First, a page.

The recent vogue for team-based structures where team membership is fluid, depending upon the knowledge requirements of the task at hand, is one response to the deficiencies of hierarchy. The essence of a team-based organization is recognition that coordination is best achieved through the direct involvement of individual specialists and that specialist coordinators ( ‘managers’ ) cannot effectively coordinate if they cannot access the requisite specialist knowledge. The spread of team organization throughout production activities recognizes that critical knowhow is located among individual operatives— specialists. The displacement of scientific management by various forms of participative, employee-empowering management approaches partly reflects the motivational benefits of these systems, but is also a result of the greater efficiency of these systems in accessing and inte- grating the relevant knowledge. Wrack and Jensen (1994) identify total quality management as a nonhierarchical, team-based organizing technology that permits an organization to access and utilize individuals’ knowledge located at low levels of the organization.

In ‘higher-level’ integration—cross-functional coordination for example—barriers to vertical knowledge transfer imply that integration requires the direct participation of specialists. Hence, the trend in new product development has been away from sequential processes coordinated by the heads of functional departments towards crossfunctional teams. The key problem with such teams is, given coordination restricts their size, teams are unable to directly access the full range of specialist knowledge relevant to their activities. This can be partially addressed by making their membership fluid so that relevant expertise can be tapped when needed.

More generally, if movement of knowledge within the organization requires the movement of the specialists who possess it, then effective knowledge utilization will tend to require that individuals occupy multiple organizational roles involving membership of multiple teams.

2. Implications for the distribution of decision- making authority in the firm

Implications for the allocation of decision-making authority in the firm follow directly from the above discussion of the problems of hierarchical structures in integrating knowledge. The conventional basis for the analysis of decision making is delegation. Decision- making rights reside in the owners of the firm. As representatives of owners, the board of directors confers decisionmaking powers on senior management, which in turn delegates authority down the hierarchy. Agency theory provides a rigorous analysis of the problems of divergent individual goals and the creation of incentive structures to achieve goal alignment (Jensen and Meckling, 1976).

The knowledge-based view of the firm has two principal implications for the distribution of decision making. The first issue concerns the linkage between decision rights and ownership. If the primary productive resource of the firm is knowledge, and if knowledge resides in individual employees, then it is employees who own the bulk of the firm’s resources. The firm contracts with employees for the use of these knowledge resources. However, unlike physical and financial assets, employment contracts confer upon the firm only partial and ill-defined ownership rights over employees’ knowledge assets. Moreover, the decision rights of the firm in relation to employees’ knowledge are severely constrained. Knowledge assets remain resident within individual employees and cannot be readily transferred. If decision rights are conferred by ownership and if the firm’s resources are jointly owned by stockholders and employees—then management’s decision rights are delegated downwards by the stockholders and board of directors, and upwards by employees. Thus, the knowledge- based firm corresponds more closely to Aoki’s (1990) analysis of the Japanese corporation as a system of dual control jointly exercised by stockholders and employees, than it does to the conventional share- holder-owned and controlled corporation which dominates the Anglo-Saxon capitalist tradition.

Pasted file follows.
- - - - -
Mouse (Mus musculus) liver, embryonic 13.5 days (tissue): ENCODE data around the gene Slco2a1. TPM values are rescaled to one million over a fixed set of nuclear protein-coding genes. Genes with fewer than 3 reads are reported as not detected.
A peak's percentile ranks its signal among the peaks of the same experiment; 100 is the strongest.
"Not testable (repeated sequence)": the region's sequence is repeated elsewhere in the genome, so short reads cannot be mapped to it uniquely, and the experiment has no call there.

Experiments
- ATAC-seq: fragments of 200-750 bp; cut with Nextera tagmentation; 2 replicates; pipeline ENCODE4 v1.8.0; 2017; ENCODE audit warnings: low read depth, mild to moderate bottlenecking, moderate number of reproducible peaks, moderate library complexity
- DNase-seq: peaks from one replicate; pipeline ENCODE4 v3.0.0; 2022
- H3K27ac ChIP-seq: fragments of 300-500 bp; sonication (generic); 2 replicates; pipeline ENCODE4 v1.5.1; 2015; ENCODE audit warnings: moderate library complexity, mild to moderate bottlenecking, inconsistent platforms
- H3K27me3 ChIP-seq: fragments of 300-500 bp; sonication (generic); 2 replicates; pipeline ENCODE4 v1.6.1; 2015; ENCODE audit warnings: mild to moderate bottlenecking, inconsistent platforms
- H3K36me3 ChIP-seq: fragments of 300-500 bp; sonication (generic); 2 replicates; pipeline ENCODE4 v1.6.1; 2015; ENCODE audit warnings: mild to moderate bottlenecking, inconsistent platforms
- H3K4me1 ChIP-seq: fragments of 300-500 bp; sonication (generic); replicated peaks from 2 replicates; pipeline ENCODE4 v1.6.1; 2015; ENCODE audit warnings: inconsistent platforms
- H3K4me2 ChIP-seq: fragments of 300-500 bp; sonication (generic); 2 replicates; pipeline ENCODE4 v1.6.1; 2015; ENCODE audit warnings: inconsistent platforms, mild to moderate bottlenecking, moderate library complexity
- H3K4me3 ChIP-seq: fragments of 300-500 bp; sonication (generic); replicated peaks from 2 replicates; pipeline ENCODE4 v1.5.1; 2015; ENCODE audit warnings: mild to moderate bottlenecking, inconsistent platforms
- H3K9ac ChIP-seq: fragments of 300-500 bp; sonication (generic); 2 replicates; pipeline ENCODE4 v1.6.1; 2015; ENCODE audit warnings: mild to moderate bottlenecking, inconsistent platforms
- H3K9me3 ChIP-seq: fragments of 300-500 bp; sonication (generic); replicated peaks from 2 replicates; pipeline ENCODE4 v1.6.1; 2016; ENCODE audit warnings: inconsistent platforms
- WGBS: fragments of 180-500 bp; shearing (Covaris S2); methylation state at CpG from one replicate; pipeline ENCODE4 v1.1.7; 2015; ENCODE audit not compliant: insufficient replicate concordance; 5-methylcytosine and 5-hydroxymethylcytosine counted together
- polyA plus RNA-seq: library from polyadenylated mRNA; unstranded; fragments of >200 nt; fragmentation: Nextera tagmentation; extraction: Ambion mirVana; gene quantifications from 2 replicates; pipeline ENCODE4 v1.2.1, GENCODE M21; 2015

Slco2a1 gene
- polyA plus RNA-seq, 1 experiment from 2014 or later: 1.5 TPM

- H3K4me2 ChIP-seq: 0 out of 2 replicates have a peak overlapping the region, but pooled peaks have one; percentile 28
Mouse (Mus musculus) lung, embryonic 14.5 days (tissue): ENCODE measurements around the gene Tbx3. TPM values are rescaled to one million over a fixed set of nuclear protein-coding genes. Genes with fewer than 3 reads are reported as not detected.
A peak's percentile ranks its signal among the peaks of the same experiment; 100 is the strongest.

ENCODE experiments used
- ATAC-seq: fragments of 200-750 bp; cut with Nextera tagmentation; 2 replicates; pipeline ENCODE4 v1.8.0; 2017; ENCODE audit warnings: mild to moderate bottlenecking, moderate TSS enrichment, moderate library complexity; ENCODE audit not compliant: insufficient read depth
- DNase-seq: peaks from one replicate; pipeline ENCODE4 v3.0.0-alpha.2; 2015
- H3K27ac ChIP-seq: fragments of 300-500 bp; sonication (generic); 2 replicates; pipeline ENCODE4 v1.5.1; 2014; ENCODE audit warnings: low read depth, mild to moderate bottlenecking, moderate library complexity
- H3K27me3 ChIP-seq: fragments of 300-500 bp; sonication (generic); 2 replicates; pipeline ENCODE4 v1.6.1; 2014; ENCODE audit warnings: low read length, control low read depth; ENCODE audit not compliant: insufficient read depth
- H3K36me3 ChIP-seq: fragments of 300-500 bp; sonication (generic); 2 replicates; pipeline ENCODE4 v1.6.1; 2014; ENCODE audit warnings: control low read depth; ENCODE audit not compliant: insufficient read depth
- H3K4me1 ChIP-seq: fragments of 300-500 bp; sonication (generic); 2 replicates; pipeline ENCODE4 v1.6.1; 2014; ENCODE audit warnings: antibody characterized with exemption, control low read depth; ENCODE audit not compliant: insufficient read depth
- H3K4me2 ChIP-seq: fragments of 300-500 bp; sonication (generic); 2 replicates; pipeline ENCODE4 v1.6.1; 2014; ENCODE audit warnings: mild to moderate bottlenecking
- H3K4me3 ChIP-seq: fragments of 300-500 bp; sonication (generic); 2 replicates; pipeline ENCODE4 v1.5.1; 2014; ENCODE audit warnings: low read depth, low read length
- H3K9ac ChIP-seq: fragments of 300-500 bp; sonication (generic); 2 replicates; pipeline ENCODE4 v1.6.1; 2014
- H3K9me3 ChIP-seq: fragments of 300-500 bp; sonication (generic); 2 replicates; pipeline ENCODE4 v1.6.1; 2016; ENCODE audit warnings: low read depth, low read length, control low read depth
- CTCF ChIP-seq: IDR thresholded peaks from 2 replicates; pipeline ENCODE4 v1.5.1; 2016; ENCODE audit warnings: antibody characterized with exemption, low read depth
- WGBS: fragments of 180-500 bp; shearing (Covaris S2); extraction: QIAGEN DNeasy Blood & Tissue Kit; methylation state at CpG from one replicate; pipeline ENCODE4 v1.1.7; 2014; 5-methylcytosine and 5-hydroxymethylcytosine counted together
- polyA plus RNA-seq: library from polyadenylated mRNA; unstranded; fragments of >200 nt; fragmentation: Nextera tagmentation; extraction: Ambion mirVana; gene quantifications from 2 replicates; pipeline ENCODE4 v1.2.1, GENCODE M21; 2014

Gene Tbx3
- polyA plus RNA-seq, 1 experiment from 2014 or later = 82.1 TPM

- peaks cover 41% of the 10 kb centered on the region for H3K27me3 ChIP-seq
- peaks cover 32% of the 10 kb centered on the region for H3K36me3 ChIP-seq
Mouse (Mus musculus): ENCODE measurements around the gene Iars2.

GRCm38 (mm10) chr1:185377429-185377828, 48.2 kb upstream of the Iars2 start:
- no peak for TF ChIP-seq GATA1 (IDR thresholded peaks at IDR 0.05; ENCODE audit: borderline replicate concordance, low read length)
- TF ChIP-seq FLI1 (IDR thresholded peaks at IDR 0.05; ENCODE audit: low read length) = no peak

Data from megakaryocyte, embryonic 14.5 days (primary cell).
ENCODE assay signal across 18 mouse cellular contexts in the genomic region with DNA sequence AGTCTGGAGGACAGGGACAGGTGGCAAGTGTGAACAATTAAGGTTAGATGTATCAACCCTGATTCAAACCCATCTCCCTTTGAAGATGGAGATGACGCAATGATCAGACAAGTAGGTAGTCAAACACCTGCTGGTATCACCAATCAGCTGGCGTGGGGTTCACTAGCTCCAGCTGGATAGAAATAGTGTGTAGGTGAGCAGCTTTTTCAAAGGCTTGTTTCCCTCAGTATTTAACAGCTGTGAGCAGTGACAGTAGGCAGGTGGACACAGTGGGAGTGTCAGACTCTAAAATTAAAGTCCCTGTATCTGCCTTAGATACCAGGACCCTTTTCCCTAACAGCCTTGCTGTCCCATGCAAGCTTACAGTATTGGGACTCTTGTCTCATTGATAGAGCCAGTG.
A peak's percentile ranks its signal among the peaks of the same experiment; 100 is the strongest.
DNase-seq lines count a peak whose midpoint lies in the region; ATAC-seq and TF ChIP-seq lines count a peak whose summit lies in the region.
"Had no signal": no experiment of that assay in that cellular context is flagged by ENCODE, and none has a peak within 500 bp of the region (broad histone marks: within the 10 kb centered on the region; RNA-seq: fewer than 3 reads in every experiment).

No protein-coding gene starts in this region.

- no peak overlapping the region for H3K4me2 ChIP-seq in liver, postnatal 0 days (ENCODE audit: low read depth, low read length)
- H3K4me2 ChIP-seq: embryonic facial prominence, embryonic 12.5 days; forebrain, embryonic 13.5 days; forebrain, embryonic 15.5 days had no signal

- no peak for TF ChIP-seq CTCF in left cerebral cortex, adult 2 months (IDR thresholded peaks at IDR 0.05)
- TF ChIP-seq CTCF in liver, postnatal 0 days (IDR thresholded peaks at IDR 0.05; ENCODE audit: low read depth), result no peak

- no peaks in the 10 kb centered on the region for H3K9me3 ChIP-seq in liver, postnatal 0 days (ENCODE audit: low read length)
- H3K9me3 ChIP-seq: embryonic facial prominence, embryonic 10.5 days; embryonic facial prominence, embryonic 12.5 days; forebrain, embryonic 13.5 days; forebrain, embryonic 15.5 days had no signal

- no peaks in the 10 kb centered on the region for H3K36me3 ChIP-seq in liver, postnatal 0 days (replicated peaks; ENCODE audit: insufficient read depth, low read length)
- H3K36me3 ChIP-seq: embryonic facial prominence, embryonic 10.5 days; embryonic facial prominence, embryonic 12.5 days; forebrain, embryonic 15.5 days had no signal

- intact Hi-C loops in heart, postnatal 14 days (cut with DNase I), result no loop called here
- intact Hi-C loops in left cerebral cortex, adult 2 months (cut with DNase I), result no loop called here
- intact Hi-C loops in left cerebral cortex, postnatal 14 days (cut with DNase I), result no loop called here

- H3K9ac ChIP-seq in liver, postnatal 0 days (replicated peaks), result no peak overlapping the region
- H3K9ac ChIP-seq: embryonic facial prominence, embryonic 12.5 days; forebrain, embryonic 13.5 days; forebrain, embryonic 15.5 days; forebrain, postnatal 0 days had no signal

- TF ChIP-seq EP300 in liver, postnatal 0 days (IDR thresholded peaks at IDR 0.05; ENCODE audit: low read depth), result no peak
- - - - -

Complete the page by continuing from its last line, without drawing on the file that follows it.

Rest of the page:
The second issue concerns co-location of decision making and knowledge. The quality of decisions depends upon their being based upon relevant knowledge. If the knowledge relevant to a particular decision can be concentrated at a single point in the organization, then centralized decision making is feasible. But the ability to transfer and aggregate knowledge varies between different types of knowledge. Explicit knowledge is transferable, but cannot necessarily be aggregated at a single point. Jensen and Meckling’s specific knowledge is knowledge which is costly to transfer; this would comprise both tacit knowledge and explicit knowledge which cannot be aggregated and analyzed in statistical form. The principle of co-location requires that decisions based upon such tacit and idiosyncratic knowledge are decentralized, while decisions requiring statistical knowledge are centralized.

Recent organizational changes in the oil and gas industry illustrate these tendencies (Grant and Cibin, 1996). Decisions which require accessing and processing quantifiable information have become increasingly centralized—treasury and financial risk management functions for example. Decisions requiring tacit and idiosyncratic knowledge—strategic planning, investment appraisal, and operational decisions concerning individual oil and gas fields— have become increasingly decentralized.

Source: Grant Robert M. (1996), “Toward a Knowledge-Based Theory of the Firm”, Strategic Management Journal,

Vol. 17, Special Issue: Knowledge and the Firm (Winter, 1996), pp. 109-122.